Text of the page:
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Investigating the Complexity of Reservoir Response to Hydraulic Fracturing Through the Lens of Microseismic Collective Behaviour Characterization


During hydraulic Fracturing, high pressure injection of fluid and proppant generates stress gradients within a reservoir. The rockmass responds to this change by means of energy, momentum and mass transport to reduce and transfer stresses. Microseismicity is seen as a dissipative process that radiates seismic waves which contains information about the insitu deformation. Through microseismic monitoring, we quantify the changes in the seismic strain and stress regime and rheological properties of the rockmass by considering the aggregate behavior as captured through the use of cluster-based microseismic parameters (dynamic parameters) consisting of Plasticity Index (PI), Diffusion Index (DI), and Stress Index (SI). These parameters are computed using the source characteristics (seismic energy release, stress release, seismic moment) and the inter-event times and distances between events within each cluster.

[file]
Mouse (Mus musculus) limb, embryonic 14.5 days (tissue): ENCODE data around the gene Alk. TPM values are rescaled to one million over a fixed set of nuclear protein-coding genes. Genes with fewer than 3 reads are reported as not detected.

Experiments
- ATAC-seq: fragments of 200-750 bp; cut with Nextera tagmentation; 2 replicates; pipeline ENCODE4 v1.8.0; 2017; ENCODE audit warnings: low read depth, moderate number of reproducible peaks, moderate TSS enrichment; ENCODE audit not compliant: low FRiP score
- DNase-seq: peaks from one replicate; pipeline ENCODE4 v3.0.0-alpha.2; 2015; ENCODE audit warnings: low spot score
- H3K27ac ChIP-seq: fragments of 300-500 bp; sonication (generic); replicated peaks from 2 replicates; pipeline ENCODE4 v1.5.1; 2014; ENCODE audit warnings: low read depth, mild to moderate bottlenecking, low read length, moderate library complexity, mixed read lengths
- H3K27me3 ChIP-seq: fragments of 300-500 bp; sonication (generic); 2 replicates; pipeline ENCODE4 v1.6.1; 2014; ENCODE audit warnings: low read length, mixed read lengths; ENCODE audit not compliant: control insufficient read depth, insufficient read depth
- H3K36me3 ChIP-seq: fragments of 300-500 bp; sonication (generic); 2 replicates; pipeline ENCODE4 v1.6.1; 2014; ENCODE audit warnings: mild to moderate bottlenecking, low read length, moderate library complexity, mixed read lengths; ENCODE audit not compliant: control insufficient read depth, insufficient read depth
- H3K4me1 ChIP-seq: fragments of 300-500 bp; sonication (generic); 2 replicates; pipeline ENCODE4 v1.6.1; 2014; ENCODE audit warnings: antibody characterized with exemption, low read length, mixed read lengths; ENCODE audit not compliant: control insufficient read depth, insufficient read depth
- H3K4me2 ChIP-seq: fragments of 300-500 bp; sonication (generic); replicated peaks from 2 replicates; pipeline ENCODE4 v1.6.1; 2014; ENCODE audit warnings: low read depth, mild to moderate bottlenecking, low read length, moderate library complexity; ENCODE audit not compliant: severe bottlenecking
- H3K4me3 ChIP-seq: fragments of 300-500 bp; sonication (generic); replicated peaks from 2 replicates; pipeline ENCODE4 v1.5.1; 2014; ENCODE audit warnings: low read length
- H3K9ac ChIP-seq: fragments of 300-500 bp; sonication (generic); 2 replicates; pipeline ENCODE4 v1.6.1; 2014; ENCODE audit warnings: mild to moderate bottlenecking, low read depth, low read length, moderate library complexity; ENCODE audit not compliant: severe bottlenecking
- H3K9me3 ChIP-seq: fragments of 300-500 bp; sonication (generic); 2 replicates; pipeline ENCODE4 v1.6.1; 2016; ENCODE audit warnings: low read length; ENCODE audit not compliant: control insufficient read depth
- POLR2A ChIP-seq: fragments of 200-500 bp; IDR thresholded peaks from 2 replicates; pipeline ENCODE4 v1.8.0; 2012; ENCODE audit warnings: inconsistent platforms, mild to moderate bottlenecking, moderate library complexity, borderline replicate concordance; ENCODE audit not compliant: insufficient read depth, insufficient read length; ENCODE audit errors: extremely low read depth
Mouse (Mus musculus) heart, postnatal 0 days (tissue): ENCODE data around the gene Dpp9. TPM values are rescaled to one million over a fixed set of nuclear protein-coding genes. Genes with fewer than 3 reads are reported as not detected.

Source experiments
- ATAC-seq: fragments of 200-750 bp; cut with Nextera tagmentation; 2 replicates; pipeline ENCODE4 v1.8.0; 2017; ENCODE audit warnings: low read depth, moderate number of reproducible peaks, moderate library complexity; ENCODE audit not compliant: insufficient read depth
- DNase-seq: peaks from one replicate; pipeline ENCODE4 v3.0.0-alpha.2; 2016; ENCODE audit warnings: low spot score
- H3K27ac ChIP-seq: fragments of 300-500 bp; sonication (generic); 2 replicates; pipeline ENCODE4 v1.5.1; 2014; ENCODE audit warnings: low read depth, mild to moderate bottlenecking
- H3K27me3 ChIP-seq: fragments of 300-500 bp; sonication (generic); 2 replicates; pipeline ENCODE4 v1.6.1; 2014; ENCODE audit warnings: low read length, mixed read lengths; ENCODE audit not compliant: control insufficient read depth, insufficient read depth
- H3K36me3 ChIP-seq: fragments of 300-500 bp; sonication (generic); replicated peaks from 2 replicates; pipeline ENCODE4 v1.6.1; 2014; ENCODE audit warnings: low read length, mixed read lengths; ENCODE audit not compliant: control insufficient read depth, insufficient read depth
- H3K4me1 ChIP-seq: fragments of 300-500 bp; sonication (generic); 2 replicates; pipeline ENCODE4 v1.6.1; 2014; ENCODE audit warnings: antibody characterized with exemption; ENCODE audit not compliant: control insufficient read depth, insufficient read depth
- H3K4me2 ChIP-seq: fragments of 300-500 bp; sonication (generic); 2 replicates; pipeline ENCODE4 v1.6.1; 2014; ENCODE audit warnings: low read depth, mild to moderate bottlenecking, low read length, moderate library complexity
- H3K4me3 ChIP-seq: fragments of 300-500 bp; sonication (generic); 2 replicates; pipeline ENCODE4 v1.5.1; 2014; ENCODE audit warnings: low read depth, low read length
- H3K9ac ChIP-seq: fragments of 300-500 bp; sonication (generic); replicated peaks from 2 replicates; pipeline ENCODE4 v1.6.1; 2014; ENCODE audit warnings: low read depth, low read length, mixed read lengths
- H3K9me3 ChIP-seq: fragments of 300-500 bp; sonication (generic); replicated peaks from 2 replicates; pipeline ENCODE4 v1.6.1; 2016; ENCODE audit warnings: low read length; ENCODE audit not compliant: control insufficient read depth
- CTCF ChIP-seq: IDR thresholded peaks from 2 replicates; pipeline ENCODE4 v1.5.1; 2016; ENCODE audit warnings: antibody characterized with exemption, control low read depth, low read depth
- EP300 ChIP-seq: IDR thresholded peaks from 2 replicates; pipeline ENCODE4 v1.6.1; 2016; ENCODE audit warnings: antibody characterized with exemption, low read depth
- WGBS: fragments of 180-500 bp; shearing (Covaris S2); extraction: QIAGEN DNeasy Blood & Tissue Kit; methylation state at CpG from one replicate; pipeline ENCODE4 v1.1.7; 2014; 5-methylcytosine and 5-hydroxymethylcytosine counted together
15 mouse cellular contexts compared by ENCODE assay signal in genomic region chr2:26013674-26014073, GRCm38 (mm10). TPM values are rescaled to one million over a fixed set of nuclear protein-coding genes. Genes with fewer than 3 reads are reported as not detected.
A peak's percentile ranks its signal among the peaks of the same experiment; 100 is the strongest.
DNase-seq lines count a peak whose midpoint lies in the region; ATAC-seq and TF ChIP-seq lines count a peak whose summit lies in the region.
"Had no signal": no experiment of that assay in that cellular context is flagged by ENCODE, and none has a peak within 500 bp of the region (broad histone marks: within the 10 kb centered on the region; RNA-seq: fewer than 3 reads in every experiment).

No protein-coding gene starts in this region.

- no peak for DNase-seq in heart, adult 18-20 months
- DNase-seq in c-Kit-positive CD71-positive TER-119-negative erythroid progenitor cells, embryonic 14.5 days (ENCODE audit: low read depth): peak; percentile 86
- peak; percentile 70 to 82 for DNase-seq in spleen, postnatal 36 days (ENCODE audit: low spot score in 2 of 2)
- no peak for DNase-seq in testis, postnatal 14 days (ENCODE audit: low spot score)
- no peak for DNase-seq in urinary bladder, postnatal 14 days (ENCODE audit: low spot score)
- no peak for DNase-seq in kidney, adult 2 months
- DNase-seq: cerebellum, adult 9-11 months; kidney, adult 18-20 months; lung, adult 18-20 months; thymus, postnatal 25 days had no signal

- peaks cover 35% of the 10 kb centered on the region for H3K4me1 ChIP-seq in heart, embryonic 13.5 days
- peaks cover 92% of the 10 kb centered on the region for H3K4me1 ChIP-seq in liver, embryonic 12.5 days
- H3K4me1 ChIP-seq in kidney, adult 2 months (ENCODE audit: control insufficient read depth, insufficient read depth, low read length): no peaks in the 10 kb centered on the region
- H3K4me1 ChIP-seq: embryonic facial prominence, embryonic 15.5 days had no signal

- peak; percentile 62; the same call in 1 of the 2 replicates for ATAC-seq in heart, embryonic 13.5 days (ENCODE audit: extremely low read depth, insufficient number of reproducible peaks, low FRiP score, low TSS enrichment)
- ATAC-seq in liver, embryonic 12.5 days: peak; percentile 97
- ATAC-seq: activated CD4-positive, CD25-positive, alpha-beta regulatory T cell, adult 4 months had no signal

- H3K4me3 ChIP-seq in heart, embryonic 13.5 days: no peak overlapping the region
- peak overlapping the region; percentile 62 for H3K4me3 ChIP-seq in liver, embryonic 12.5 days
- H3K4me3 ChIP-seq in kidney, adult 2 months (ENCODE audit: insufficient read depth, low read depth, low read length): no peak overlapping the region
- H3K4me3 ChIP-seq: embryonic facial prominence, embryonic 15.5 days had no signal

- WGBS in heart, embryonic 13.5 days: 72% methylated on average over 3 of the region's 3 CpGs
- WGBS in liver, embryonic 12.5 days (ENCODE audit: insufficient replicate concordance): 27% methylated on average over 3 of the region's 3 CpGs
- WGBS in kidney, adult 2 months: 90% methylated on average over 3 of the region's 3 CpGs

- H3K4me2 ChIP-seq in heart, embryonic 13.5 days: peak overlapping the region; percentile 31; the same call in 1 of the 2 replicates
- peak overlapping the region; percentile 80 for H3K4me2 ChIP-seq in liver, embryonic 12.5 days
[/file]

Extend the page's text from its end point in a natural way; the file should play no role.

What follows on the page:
Through a case study in the Midland Basin, we demonstrate how dynamic parameters characterize a complex reservoir response to hydraulically-stimulated stacked wells where the completion of the investigated stages on one well (A-well) proceed the treatment of the second well (B-well). These two stacked wells target two different siliciclastic formations within 400 ft, separated by a carbonate formation that acts as a hydraulic fracture barrier. Dynamic parameter characterization indicates that the A-well stages generate high anelastic deformation (PI) associated with fluid-driven deformation around the injection interval at early stages of completion where stress is more gradually released through a series of relatively low stress events in a spatially contained target zone (Low SI and DI). The stress-triggered seismicity plays a role for the later event-clusters for these stages. In contrast with this observation, the B-well stages, which are completed after the A-well stages, demonstrate low deformation (Low PI) in the highly stressed rockmass (high SI) where the energy release is more episodic. As the pore pressure increases and stress builds up around the B-well, the seismicity encounters a quick migration to the readily deformed zone around the A-Well and surrounding depleted zones. Therefore the later event-clusters of B-well stages are identified with ease of deformation and diffusivity (high PI and DI). We believe that this complex response for the B-well stages is due to stress shadowing and can be fully captured by dynamic parameters analysis.